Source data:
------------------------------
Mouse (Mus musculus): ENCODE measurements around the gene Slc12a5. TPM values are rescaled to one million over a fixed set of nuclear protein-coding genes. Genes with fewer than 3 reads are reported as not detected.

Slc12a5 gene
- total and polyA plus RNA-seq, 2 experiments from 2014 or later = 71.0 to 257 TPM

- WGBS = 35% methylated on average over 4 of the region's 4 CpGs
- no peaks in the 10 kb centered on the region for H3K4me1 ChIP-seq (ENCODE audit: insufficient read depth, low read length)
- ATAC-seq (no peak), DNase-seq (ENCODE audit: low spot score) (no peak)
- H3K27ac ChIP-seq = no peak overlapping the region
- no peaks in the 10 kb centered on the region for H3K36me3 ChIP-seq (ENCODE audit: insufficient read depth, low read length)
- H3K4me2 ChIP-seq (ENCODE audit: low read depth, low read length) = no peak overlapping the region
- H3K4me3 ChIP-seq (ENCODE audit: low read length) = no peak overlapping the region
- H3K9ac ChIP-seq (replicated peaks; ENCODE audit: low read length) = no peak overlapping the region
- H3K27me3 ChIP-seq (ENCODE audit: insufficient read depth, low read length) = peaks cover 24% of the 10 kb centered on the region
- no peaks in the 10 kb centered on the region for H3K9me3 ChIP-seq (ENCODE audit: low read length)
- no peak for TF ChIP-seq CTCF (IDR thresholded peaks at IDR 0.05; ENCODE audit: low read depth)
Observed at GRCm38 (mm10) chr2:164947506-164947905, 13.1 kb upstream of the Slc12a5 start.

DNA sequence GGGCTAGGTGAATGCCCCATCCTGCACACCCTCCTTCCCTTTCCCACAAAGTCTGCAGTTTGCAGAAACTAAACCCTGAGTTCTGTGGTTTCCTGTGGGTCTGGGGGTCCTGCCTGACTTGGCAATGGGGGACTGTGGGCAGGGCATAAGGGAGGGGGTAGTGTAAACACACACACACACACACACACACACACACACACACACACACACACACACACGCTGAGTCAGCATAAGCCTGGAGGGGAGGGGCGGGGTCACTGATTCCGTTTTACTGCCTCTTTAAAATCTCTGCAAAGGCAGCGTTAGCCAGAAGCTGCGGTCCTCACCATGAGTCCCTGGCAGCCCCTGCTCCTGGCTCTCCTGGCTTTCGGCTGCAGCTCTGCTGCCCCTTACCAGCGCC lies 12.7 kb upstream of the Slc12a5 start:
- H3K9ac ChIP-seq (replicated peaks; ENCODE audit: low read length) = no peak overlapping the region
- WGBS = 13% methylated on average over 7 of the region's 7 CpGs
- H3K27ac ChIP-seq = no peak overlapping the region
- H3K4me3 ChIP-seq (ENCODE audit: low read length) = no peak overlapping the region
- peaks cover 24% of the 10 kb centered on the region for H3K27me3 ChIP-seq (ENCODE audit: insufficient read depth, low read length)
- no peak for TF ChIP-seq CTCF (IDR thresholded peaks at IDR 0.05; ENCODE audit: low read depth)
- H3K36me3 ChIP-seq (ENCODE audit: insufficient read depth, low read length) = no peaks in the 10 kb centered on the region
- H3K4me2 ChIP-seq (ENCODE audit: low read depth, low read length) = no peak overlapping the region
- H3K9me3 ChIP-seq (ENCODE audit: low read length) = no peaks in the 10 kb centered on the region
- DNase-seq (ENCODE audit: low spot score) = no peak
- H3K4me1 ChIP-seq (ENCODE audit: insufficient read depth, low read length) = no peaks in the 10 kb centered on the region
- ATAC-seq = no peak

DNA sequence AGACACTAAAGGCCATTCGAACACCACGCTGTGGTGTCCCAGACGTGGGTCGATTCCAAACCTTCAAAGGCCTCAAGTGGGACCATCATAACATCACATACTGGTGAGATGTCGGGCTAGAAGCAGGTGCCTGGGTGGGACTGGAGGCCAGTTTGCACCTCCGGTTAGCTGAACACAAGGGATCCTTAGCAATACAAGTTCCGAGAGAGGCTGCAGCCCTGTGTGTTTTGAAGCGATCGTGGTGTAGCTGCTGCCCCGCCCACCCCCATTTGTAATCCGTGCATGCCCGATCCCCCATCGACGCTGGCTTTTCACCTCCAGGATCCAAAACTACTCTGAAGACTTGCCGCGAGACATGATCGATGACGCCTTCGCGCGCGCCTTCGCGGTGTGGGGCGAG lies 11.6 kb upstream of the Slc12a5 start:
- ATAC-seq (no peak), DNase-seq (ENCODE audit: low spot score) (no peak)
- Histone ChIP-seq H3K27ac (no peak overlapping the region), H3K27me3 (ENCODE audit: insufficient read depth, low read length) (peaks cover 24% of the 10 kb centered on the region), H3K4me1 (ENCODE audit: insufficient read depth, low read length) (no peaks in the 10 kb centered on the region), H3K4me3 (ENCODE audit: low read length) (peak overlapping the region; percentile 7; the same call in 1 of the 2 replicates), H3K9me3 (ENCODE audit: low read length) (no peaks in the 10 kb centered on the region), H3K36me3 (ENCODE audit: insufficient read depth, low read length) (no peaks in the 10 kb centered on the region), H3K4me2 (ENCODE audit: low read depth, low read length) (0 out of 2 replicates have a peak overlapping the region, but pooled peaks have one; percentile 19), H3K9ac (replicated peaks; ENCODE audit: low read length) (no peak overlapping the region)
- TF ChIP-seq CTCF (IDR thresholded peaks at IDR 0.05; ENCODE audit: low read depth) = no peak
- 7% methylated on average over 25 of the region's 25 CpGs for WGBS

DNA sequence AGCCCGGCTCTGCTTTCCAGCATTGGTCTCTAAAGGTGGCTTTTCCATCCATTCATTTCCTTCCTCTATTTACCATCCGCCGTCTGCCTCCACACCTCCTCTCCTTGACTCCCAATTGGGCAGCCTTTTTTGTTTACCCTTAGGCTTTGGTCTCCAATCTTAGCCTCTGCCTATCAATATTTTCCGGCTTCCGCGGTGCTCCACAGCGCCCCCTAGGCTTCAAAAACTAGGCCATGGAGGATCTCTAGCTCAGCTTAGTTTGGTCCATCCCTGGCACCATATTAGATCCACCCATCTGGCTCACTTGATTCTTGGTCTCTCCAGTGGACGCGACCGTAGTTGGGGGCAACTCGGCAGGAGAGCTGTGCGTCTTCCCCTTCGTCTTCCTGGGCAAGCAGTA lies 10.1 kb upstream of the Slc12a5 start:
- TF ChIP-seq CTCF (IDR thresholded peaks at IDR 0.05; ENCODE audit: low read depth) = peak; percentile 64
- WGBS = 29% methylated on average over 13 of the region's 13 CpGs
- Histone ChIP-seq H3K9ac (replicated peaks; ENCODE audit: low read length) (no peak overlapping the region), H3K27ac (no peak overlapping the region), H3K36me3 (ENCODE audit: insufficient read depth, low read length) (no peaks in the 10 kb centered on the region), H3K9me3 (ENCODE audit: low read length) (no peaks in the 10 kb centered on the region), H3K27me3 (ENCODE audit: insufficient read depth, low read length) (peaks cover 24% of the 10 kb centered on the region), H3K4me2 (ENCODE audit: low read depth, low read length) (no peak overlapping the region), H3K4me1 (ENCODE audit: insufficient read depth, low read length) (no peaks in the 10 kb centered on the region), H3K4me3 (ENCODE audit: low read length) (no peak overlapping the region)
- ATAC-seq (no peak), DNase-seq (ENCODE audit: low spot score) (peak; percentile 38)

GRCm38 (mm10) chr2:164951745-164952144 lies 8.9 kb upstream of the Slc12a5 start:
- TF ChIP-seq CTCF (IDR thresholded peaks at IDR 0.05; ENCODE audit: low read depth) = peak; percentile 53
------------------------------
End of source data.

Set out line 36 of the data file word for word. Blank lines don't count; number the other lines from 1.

- WGBS = 29% methylated on average over 13 of the region's 13 CpGs